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partitioning star schema

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Date: Fri, 10 Jan 2003 06:33:50 -0800
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We are still struggling with partitioning of star schema fact tables. As of yet, we haven't been able to test/compare any of the following scenarios (because we're not yet legal with the partitioning option), so I am posting in the hope that someone with more partitioning experience will comment. This will eventually be implemented on 9.2 on Solaris.

By star schema fact tables, I am referring to tables that consist mostly of surrogate key id fields (used for joining to dimension tables), and numeric fields containing a quantity measure.

The id fields are never directly referenced in WHERE clauses of queries as *filter* conditions, but are frequently referenced in join conditions. The filter conditions usually reference fields in one of the dimension tables joined to be the fact table.

We have developed some (untested) practical guidelines for partitioning. They are listed from best to worst. These are intended to optimize querying
(not the incremental loading), and they apply to tables rather than
indexes. (We are creating a similar list for indexes) Here they are:

  1. partition by a field most frequently referenced in the WHERE clause as a filter condition; subpartition by a field less frequently referenced as a filter condition. This enables a double partition-pruning.
  2. partition by a field most frequently referenced in the WHERE clause as a filter condition; subpartition by a field frequently referenced as a join condition, where the joined-to table is partitioned exactly the same way. This enables partition-pruning and partition-wise joins.
  3. partition by a field in the table that is often referenced in WHERE clauses as a filter condition; this enables partition pruning.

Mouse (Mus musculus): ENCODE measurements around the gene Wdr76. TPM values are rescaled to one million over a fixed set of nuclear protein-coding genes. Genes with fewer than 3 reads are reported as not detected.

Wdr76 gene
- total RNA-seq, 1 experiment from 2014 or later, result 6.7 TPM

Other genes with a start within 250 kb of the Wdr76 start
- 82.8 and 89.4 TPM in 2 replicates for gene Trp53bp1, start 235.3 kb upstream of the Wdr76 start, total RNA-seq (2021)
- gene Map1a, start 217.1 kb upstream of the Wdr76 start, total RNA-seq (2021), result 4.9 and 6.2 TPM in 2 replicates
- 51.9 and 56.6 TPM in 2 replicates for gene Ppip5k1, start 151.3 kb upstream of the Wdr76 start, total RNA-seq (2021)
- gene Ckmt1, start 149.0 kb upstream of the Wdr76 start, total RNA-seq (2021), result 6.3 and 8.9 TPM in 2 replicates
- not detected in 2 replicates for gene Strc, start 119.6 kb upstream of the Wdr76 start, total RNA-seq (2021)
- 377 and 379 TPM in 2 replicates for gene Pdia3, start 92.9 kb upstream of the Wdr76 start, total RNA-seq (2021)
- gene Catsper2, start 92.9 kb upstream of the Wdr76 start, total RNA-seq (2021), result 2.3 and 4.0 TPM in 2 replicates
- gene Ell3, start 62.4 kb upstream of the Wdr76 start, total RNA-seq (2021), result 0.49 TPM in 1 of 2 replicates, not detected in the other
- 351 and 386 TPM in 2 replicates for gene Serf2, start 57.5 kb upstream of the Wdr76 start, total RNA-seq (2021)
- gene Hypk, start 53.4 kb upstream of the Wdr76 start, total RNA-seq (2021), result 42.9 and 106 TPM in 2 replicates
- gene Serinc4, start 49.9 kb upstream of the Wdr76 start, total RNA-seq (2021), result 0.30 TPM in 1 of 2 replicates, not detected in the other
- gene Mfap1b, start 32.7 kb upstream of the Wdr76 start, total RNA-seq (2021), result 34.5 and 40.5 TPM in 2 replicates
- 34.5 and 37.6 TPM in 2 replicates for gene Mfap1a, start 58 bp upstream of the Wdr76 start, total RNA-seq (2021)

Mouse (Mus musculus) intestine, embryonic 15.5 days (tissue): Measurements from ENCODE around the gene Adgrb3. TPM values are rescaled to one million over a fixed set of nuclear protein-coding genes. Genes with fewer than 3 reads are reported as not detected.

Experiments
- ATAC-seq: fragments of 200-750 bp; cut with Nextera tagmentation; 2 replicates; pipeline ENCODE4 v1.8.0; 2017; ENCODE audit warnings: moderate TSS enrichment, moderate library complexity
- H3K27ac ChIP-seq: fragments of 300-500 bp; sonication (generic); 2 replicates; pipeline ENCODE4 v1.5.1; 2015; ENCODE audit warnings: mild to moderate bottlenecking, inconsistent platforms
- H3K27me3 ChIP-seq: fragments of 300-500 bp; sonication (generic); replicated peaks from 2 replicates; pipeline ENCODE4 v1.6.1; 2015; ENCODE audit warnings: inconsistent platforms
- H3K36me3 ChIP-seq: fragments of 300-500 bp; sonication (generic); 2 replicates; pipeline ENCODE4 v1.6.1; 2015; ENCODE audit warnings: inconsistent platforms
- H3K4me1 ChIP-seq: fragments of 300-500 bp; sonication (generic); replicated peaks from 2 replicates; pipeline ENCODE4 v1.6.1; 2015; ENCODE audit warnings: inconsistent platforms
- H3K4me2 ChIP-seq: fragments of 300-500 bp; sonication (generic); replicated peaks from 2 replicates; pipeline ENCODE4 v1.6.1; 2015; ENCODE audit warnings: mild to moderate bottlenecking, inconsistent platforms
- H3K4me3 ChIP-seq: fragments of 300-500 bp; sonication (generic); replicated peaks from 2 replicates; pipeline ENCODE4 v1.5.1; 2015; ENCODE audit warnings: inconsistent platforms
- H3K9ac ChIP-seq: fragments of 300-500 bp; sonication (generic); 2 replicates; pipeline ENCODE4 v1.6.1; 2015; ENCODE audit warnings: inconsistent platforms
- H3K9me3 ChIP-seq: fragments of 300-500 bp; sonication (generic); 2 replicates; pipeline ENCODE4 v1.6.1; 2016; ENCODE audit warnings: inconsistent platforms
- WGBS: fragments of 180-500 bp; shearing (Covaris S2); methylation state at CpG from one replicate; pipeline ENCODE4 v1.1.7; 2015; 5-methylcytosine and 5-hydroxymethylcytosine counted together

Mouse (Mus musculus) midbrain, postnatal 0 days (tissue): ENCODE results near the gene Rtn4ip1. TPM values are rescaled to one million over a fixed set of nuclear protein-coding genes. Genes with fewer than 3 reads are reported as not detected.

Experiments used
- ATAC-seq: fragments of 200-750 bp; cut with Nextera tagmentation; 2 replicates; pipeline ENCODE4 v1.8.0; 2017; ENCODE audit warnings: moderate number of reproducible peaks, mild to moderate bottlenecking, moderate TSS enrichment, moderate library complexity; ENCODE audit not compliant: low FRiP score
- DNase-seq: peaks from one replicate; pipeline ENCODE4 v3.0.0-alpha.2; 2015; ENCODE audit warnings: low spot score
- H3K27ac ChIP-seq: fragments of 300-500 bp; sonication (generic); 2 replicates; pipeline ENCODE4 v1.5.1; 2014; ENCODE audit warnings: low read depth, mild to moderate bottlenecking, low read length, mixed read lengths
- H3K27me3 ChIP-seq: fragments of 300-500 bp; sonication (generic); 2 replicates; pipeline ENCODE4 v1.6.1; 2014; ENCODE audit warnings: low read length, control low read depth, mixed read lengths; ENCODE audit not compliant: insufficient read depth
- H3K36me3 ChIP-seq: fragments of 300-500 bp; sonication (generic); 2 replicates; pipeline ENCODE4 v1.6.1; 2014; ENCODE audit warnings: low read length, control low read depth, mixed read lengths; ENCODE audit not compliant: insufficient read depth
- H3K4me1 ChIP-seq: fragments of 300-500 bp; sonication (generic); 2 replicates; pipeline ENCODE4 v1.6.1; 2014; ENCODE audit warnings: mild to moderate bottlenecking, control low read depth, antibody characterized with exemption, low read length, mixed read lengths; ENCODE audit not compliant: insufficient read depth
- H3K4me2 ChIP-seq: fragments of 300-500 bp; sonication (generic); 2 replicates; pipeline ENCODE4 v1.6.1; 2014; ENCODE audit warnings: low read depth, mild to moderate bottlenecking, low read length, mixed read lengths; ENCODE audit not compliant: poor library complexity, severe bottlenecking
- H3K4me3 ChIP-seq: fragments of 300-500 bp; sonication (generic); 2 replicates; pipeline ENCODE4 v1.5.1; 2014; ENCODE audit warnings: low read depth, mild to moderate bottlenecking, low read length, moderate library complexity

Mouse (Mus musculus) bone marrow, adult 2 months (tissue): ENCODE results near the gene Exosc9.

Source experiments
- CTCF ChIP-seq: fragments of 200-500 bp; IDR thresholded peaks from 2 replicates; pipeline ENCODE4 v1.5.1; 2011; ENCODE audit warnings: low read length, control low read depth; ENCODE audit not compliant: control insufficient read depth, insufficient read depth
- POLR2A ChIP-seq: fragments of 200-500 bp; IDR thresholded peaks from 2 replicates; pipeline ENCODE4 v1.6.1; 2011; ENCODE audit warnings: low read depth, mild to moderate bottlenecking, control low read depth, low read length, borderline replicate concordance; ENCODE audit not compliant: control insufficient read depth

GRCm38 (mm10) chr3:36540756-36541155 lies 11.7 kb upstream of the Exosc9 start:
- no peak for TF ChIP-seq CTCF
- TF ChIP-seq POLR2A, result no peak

4. partition by a frequently-used join field where the joined-to table is partitioned exactly the same; this enables partition-wise joins.
  5. partition by a frequently-used join field.
  6. partition by something is usually better than not partitioning at all.

In many cases, we have to go all the way to #5 before this applies. As I said, the fact table id fields are never referenced in WHERE clauses, the dimension tables are rarely large enough to be partitioned, and the WHERE filter conditions usually apply to a dimension table, so we wind up partitioning by an id field frequently used in a join clause. This id field is often a date_id field, which is used to join to a dates dimension table, because a date range is frequently used as a filter condition in queries.

1) Do you agree with the ranking above?
2) Is there any substantial benefit to partitioning a fact table by an id

   field, when the id field is used to join to a non-partitioned dimension    table which is referenced in a filter condition?

Thanks to all who made it this far.
More thanks to any responders.
Most thanks to those with helpful comments. All-thanked-out, Bill.

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Received on Fri Jan 10 2003 - 08:33:50 CST

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